There have only been limited reports of a relationship between lower levels of eGFR and lower SPPB scores (4), and, therefore, cutoff scores or meaningful changes in SPPB scores have not yet been established. Among older adult populations, clinically meaningful changes and cutoff scores have been determined (5). The authors missed an opportunity to further contribute to the evidence base of functional status measures among the CKD population by not providing more details on the distribution of the SPPB, M3SE, and IADL scores. Further, these measures were only assessed at baseline. Future research is needed to assess how these scores change over time, and whether this could allow for tracking of changes in mobility that may lead to eventual disability.
No significant associations were observed between the M3SE measure with death, CKD progression, or the composite outcome, which reinforce prior findings that M3SE does not have a direct relationship to CKD progression (6). Before this study, IADL research had not focused on its relationship with CKD progression. Low IADL performers tended to have a lower risk of ESKD or 50% decline in eGFR compared with high IADL performers in this study, which was not explained, but may have been due to the higher proportion of participants who dropped out of the study in the low IADL category compared with the high IADL category (11% versus 4%). It also seems plausible that participants with a low IADL score may be more likely to receive conservative care. Future research is needed to further explore how the development of disability and cognitive decline relate to death and CKD progression.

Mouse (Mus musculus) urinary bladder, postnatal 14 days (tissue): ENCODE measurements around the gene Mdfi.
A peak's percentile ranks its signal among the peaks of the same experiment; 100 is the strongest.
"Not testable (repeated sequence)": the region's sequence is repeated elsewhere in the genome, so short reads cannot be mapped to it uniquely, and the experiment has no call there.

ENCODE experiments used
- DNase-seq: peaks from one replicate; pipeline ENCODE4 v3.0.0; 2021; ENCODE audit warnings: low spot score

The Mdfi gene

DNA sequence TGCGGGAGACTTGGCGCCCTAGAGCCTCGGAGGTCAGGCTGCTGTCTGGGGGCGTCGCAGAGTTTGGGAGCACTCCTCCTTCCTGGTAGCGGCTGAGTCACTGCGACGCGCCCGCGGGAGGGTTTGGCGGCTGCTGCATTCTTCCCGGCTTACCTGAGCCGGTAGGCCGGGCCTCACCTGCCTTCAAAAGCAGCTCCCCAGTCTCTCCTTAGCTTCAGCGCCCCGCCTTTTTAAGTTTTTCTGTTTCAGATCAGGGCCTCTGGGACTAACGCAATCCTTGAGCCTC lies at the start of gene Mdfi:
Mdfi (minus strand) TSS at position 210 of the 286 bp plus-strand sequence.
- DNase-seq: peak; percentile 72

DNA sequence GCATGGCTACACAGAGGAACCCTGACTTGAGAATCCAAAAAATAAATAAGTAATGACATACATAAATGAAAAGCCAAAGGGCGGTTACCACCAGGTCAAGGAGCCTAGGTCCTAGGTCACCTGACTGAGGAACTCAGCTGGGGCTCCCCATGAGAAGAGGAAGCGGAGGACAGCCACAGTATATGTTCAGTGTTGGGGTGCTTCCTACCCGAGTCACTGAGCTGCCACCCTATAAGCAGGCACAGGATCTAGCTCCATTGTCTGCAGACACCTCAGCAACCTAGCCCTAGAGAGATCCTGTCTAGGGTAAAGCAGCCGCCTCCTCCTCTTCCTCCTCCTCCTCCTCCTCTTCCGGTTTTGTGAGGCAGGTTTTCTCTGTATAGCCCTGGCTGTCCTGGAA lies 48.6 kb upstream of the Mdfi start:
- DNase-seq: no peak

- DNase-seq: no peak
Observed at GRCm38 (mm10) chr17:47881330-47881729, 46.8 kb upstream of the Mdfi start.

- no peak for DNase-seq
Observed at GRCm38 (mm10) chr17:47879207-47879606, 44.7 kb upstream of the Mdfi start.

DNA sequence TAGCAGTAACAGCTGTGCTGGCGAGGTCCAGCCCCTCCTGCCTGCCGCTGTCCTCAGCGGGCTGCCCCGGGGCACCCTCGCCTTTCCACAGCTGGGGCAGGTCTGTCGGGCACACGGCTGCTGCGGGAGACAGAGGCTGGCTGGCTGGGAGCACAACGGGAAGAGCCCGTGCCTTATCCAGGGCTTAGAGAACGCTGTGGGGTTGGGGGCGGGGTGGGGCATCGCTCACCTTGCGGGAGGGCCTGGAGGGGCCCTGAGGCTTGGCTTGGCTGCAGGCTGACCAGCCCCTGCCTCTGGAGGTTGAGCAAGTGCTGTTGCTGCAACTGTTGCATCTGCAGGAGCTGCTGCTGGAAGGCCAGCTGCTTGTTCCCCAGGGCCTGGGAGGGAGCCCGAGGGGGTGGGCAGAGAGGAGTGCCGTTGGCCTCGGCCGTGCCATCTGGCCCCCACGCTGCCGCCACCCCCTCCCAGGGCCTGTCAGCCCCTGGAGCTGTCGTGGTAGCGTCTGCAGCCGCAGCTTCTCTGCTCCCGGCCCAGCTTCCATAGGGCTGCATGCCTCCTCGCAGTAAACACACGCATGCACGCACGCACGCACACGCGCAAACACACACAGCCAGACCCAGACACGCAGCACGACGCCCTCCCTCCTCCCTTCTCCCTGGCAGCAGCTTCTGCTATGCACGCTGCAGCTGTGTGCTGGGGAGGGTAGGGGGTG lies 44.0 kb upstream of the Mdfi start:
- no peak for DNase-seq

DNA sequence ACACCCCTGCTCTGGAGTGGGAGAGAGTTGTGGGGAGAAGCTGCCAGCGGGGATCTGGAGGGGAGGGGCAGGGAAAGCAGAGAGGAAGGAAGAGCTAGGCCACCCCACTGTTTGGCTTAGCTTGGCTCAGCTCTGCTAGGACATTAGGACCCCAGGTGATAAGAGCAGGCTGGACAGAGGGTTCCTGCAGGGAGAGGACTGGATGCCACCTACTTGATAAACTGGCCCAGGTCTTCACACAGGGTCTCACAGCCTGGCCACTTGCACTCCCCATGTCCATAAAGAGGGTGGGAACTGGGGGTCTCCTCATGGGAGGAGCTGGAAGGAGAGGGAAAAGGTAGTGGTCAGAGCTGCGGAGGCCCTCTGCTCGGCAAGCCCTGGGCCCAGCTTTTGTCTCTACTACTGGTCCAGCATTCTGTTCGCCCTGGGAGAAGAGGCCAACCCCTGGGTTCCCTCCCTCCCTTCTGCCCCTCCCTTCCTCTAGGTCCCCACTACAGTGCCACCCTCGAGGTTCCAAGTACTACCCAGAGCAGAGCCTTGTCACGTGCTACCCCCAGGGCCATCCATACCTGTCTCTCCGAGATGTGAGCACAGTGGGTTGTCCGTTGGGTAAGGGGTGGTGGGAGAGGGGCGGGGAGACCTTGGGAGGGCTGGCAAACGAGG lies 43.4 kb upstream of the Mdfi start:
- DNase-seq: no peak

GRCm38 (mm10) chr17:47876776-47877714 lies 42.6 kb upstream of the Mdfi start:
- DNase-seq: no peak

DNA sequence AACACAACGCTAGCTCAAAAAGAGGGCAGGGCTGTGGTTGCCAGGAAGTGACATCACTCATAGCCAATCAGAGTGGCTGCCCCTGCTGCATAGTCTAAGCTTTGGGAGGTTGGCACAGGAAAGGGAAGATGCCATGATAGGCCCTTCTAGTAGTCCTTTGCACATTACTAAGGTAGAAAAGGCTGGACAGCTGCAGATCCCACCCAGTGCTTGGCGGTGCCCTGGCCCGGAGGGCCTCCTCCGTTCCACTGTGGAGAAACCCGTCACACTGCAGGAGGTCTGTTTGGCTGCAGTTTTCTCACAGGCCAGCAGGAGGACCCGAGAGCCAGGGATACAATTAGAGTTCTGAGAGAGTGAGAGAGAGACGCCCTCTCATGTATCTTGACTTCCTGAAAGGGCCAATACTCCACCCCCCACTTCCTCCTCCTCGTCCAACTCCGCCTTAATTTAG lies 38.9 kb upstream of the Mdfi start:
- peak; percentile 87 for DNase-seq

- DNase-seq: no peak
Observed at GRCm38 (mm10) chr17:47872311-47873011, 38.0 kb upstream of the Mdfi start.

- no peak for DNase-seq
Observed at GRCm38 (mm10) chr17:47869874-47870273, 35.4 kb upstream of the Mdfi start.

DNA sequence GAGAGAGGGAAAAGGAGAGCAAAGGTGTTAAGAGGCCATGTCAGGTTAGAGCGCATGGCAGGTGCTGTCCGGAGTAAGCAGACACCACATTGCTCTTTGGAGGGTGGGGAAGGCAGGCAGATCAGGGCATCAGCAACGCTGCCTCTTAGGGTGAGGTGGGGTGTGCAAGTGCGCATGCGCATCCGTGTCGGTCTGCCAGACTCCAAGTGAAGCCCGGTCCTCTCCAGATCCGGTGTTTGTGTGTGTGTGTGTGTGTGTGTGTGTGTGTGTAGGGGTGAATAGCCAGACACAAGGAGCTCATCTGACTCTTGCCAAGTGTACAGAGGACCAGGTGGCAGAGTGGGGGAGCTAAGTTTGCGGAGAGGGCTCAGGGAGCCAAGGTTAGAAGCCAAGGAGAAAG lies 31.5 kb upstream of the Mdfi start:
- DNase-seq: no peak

The authors also found there was low-to-fair concordance among the three performance-based functional assessments, which could be expected because each measure focused on different aspects of functional status, and the results further support the use of the three different functional measures for measuring different domains. Overall, the results of this study suggest that the SPPB battery, a simple objective measure of physical function, may be useful for mortality risk stratification of individuals with stage 2–5 CKD. Incorporating the SPPB measure into routine nephrology care could help identify patients at high risk for functional decline and disability, and those at risk may benefit the most from preemptive, individually tailored therapeutic interventions.